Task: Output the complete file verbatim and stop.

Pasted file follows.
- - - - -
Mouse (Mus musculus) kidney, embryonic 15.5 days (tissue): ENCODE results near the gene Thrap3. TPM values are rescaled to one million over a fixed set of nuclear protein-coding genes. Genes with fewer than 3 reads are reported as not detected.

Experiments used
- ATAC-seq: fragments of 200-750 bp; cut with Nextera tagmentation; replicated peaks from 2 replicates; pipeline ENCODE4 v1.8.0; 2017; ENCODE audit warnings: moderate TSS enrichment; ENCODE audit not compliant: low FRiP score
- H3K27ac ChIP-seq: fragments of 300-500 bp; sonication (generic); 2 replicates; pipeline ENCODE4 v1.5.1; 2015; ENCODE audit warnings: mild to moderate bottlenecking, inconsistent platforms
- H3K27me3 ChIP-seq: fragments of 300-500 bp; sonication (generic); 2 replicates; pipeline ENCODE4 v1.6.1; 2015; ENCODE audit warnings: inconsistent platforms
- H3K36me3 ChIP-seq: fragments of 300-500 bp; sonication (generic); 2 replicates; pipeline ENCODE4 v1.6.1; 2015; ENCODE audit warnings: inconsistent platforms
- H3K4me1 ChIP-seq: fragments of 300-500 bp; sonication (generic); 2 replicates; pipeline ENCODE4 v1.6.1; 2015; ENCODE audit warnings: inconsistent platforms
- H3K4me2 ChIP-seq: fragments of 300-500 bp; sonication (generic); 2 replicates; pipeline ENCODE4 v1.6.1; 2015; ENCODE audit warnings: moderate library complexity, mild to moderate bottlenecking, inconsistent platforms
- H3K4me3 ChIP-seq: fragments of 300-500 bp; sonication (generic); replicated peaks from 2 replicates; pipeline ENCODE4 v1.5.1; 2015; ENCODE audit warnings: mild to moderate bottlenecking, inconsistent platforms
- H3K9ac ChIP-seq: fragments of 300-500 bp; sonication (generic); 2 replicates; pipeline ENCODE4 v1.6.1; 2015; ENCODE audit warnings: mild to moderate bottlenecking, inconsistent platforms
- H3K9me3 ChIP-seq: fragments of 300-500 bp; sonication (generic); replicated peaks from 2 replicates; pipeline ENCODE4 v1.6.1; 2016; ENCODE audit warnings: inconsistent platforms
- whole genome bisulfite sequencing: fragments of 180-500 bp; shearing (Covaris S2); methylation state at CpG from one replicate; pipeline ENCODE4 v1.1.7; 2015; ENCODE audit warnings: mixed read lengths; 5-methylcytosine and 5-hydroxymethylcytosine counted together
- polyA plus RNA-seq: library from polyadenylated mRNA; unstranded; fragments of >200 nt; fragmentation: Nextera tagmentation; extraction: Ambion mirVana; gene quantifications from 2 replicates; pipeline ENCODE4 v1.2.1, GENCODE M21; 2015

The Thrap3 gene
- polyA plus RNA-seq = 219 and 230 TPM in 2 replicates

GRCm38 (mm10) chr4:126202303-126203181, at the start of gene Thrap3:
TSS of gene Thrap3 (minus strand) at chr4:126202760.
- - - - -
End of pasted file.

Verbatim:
Mouse (Mus musculus) kidney, embryonic 15.5 days (tissue): ENCODE results near the gene Thrap3. TPM values are rescaled to one million over a fixed set of nuclear protein-coding genes. Genes with fewer than 3 reads are reported as not detected.

Experiments used
- ATAC-seq: fragments of 200-750 bp; cut with Nextera tagmentation; replicated peaks from 2 replicates; pipeline ENCODE4 v1.8.0; 2017; ENCODE audit warnings: moderate TSS enrichment; ENCODE audit not compliant: low FRiP score
- H3K27ac ChIP-seq: fragments of 300-500 bp; sonication (generic); 2 replicates; pipeline ENCODE4 v1.5.1; 2015; ENCODE audit warnings: mild to moderate bottlenecking, inconsistent platforms
- H3K27me3 ChIP-seq: fragments of 300-500 bp; sonication (generic); 2 replicates; pipeline ENCODE4 v1.6.1; 2015; ENCODE audit warnings: inconsistent platforms
- H3K36me3 ChIP-seq: fragments of 300-500 bp; sonication (generic); 2 replicates; pipeline ENCODE4 v1.6.1; 2015; ENCODE audit warnings: inconsistent platforms
- H3K4me1 ChIP-seq: fragments of 300-500 bp; sonication (generic); 2 replicates; pipeline ENCODE4 v1.6.1; 2015; ENCODE audit warnings: inconsistent platforms
- H3K4me2 ChIP-seq: fragments of 300-500 bp; sonication (generic); 2 replicates; pipeline ENCODE4 v1.6.1; 2015; ENCODE audit warnings: moderate library complexity, mild to moderate bottlenecking, inconsistent platforms
- H3K4me3 ChIP-seq: fragments of 300-500 bp; sonication (generic); replicated peaks from 2 replicates; pipeline ENCODE4 v1.5.1; 2015; ENCODE audit warnings: mild to moderate bottlenecking, inconsistent platforms
- H3K9ac ChIP-seq: fragments of 300-500 bp; sonication (generic); 2 replicates; pipeline ENCODE4 v1.6.1; 2015; ENCODE audit warnings: mild to moderate bottlenecking, inconsistent platforms
- H3K9me3 ChIP-seq: fragments of 300-500 bp; sonication (generic); replicated peaks from 2 replicates; pipeline ENCODE4 v1.6.1; 2016; ENCODE audit warnings: inconsistent platforms
- whole genome bisulfite sequencing: fragments of 180-500 bp; shearing (Covaris S2); methylation state at CpG from one replicate; pipeline ENCODE4 v1.1.7; 2015; ENCODE audit warnings: mixed read lengths; 5-methylcytosine and 5-hydroxymethylcytosine counted together
- polyA plus RNA-seq: library from polyadenylated mRNA; unstranded; fragments of >200 nt; fragmentation: Nextera tagmentation; extraction: Ambion mirVana; gene quantifications from 2 replicates; pipeline ENCODE4 v1.2.1, GENCODE M21; 2015

The Thrap3 gene
- polyA plus RNA-seq = 219 and 230 TPM in 2 replicates

GRCm38 (mm10) chr4:126202303-126203181, at the start of gene Thrap3:
TSS of gene Thrap3 (minus strand) at chr4:126202760.